It takes me a whole book to provide answers but here are some important headlines. Truth is about propositions. When it comes to determining truth, it is vital to understand the methods used by individuals in asserting propositions.
Beauty is about experiences. Each us of can and should ascertain what we find to be beautiful — in my terms, experiences that are interesting, memorable in form, and worthy of revisiting. And then we should assemble portfolios that track our changing (as well as our enduring) examples of beauty.
Good is about the relations among people — both the people that we see all the time and those with whom we have only professional or civic relationships. If we want to have good workers and good citizens, we need to create common spaces in which individuals can talk about the moral and ethical dilemmas that they have faced and how they resolve them. School is probably the place where these activities are most likely to take place. But certainly parents, the community, religion, organisations, and the media should participate, if we value and want to preserve the ancient but still important values.
Your Theory of Multiple intelligences identifies Linguistic abilities as one. In India, there is an ongoing debate on mother tongue education versus English medium education. What really should drive decisions on the medium in which a child learns?
In the United States, I think it is very important that young persons learn English, because it is so important both in the U.S. and around the world. Also, we know that young persons learn languages easily. If the family wants to maintain the second (or third) language, that is fine. I have to say that my position is not popular among American educators, though most ordinary citizens would agree with me.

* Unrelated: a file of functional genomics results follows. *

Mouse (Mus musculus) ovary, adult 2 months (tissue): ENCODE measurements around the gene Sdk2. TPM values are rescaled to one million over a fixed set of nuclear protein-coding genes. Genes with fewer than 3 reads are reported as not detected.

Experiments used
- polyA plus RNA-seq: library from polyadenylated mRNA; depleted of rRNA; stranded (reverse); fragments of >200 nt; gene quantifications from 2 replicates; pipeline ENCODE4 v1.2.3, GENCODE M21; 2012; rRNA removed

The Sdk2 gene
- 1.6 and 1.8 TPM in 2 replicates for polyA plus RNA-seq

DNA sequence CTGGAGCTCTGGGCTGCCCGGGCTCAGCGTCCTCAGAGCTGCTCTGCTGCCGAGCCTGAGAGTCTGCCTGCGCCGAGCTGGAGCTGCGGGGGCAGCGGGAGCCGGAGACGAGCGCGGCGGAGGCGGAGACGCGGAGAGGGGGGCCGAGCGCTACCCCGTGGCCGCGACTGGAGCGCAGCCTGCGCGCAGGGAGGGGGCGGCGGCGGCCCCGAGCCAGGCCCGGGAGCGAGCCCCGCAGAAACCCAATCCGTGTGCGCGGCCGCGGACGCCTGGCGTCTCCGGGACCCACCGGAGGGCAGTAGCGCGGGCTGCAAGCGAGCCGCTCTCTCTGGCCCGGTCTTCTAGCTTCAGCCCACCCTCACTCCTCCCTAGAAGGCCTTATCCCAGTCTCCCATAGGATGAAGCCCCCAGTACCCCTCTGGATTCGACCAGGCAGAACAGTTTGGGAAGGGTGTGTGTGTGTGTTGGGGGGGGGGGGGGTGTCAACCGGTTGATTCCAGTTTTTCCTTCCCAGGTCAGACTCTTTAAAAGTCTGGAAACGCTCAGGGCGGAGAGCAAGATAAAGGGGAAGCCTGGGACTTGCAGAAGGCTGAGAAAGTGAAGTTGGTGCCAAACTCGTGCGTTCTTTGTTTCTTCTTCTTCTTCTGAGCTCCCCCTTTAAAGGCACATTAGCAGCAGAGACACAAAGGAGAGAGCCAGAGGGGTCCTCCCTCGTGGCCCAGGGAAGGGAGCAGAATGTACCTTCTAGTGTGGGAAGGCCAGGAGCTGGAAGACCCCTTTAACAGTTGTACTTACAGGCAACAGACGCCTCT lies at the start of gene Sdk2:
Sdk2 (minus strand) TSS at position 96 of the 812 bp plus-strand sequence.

I don't have an informed opinion about what should be done in India. It may well depend on the region, the religion, the family options and dynamics.
What I can say, in direct response to your question, is that the decisions about language need to be made in terms of what is in the best interest of the child in the long run. That requires thinking ahead and not confusing the child's interest with that of the family or the larger community. Of course, that is also a very American perspective.
The Right To Education Act that has come into effect in India and certain other movements are campaigning for a Uniform System of School Education. Then, there is the question of resources. How do you think the education system can address such issues in the given, complex context? Where does the individual learner figure?
Every child needs to become literate in one or more languages and every child should become comfortable in the major scholarly disciplines — historical, scientific, mathematical, and artistic-humanistic thinking. Beyond that, I am not in favour of a uniform system, I think there should be some choices. In a large country like the United States or India, families differ significantly on their own education values and I don't believe it is necessary to put everyone through the same curricula and assessments. Again, I am in the minority here.
The best educational systems in the world, like Finland, make heroic efforts to provide quality education for every child. That means spending more resources for disadvantaged children, and I support that decision. In both the United States and India, there are vast differences in resources and, in the long run, that does not make for a healthy society.